Executives and staff at the agency responsible for protecting the health of the U.S. domestic maritime industry are vulnerable to cyber hacking that could cause the agency “serious public embarrassment,” a government watchdog has found.
A report made public today (July 26) by the U.S. Department of Transportation Inspector General (DOT OIG) revealed that “malicious attackers” could have obtained records and stolen the identities from 13 executives and staff who recently joined the U.S. Maritime Administration (MarAd), potentially costing the agency $103 million in credit monitoring fees.
The report outlines how OIG auditors were able to gain unauthorized access to MarAd’s network, in part because the agency did not have a government-recommended alert system able to detect intruders. “We also gained access to records containing PII [personally identifiable information], the report states. “While DOT policy requires the use of encryption to protect sensitive data, these records and other data we obtained were not encrypted.”
The OIG report notes that a DOT official could not explain why employees did not encrypt sensitive information given that the information security awareness training they received included a section on the protection of sensitive information. “This official also could not explain why administrators had not applied least privilege controls to the MarAd service account we accessed,” according to the report.
“The same official acknowledged that users were not following DOT policy and security awareness training to adequately protect passwords. The official informed us that [DOT’s Office of the Secretary] is transitioning to the use of personal identification verification cards for network and facility access. MarAd’s lack of adherence to DOT policy on encryption, use of least privilege, protection of PII, and password storage creates a risk for unauthorized access to MarAd” and other information, the report affirmed.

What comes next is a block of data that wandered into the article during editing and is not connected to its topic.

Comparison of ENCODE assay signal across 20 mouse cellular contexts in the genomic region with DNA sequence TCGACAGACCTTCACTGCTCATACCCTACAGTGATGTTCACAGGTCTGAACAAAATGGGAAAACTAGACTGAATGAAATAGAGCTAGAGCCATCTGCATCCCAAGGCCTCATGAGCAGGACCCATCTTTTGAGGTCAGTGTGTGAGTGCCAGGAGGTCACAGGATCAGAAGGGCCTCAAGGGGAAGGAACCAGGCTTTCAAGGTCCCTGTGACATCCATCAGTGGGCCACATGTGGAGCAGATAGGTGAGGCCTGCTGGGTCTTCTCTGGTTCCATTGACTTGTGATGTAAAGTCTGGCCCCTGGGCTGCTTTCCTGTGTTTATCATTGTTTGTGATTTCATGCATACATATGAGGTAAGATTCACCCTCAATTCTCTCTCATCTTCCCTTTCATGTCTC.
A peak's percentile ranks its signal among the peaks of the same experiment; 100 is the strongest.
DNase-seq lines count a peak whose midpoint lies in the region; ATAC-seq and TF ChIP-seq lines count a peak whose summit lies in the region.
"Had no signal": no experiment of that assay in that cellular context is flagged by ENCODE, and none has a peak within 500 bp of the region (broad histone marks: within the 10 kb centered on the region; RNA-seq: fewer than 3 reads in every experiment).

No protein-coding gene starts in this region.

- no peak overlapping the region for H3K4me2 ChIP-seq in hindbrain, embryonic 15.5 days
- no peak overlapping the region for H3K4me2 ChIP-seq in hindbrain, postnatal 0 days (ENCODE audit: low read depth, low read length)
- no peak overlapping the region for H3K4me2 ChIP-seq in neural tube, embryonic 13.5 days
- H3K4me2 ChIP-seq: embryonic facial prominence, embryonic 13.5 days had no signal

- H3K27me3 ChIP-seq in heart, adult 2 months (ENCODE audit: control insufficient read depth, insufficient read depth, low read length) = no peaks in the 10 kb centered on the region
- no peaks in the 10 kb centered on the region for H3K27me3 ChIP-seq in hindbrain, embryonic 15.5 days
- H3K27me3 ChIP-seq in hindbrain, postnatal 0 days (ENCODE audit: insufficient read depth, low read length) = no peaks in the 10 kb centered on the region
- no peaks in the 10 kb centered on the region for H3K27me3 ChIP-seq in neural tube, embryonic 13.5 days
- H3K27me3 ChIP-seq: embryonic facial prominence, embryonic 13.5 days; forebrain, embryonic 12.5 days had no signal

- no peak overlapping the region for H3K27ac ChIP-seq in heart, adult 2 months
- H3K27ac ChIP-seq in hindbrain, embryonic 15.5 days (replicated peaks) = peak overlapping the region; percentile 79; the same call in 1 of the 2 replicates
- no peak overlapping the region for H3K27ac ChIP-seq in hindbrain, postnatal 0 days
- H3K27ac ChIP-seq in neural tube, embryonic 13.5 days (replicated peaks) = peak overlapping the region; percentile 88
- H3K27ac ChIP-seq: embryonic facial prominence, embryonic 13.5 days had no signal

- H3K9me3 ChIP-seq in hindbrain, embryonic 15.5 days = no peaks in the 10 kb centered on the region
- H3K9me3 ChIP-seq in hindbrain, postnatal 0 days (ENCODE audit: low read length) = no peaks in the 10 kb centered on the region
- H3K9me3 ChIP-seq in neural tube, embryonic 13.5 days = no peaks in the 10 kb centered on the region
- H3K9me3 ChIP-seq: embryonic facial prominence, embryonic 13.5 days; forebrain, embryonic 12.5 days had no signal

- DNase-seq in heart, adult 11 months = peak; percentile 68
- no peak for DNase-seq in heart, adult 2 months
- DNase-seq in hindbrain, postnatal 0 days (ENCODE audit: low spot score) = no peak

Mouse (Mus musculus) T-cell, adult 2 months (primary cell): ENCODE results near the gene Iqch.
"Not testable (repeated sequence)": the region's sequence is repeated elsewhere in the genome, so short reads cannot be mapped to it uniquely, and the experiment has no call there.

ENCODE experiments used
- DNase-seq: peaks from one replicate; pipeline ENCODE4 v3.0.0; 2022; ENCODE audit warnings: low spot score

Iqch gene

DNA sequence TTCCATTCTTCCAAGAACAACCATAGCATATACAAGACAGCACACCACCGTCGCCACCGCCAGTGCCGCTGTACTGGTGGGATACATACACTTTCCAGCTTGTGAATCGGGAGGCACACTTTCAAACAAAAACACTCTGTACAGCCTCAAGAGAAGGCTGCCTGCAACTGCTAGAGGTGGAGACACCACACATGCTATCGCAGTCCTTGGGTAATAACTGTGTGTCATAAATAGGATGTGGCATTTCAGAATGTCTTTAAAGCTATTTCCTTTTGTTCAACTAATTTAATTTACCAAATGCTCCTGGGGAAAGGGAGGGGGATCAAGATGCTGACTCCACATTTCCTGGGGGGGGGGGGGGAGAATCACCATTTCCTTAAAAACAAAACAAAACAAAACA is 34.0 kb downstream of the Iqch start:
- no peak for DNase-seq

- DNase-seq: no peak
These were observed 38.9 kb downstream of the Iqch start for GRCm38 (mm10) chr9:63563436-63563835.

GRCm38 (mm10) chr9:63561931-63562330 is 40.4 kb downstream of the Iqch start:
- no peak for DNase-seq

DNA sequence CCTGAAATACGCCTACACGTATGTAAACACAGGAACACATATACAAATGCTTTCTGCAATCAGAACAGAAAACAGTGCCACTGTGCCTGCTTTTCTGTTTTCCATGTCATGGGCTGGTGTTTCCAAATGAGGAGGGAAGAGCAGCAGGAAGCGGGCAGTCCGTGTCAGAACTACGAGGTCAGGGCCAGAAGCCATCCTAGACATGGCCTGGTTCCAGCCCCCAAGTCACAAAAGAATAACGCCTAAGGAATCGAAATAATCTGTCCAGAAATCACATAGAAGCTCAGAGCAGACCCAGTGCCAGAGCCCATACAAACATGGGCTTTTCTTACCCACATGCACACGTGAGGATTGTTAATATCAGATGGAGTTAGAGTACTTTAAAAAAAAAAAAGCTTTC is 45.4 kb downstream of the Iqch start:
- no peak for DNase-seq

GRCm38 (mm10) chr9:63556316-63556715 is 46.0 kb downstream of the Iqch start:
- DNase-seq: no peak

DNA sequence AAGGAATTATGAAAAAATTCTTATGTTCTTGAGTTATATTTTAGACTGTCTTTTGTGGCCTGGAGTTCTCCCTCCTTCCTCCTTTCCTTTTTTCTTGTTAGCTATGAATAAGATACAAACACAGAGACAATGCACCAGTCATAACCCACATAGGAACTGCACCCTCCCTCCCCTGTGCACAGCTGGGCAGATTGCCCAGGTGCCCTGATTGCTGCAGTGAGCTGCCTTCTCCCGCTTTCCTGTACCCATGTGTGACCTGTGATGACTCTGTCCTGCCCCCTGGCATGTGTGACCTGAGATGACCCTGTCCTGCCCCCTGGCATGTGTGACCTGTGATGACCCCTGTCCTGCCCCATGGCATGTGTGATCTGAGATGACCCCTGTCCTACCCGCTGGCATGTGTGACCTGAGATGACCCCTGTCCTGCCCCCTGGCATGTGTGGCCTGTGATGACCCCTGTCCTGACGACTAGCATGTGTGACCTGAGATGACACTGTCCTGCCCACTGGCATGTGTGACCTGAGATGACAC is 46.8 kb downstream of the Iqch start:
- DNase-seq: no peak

The report concluded that the agency, which is part of DOT and connected to the entire DOT information technology network, has “serious vulnerabilities that create a risk that hacking attempts against the network will succeed. Furthermore, once compromised, MarAd’s information can provide access to interconnected networks.”
The DOT IG outlined 19 recommendations for the agency, which included developing a training program on security awareness, with a focus on phishing attacks for those who provided credentials during the IG’s phishing test.
Officials from MarAd were not immediately available to comment. In a response included in the report dated July 1, DOT’s chief information officer and MarAd stated they concurred with the 19 recommendations and had already addressed several of them. MarAd said all recommendations would be addressed by September 2020.
In addition to dealing with domestic waterborne transportation, MarAd is also involved with the U.S. shipbuilding industry, port and vessel operations, and national security.
While there was no indication that MarAd’s vulnerability extends beyond its internal IT systems and into outside systems with which it interacts, the increasing use digital technology is making cyber protection a top priority at U.S. ports, such as the Port of Los Angeles. The U.S. Coast Guard in May issued a marine safety bulletin warning of email phishing and malware attacks against commercial vessels.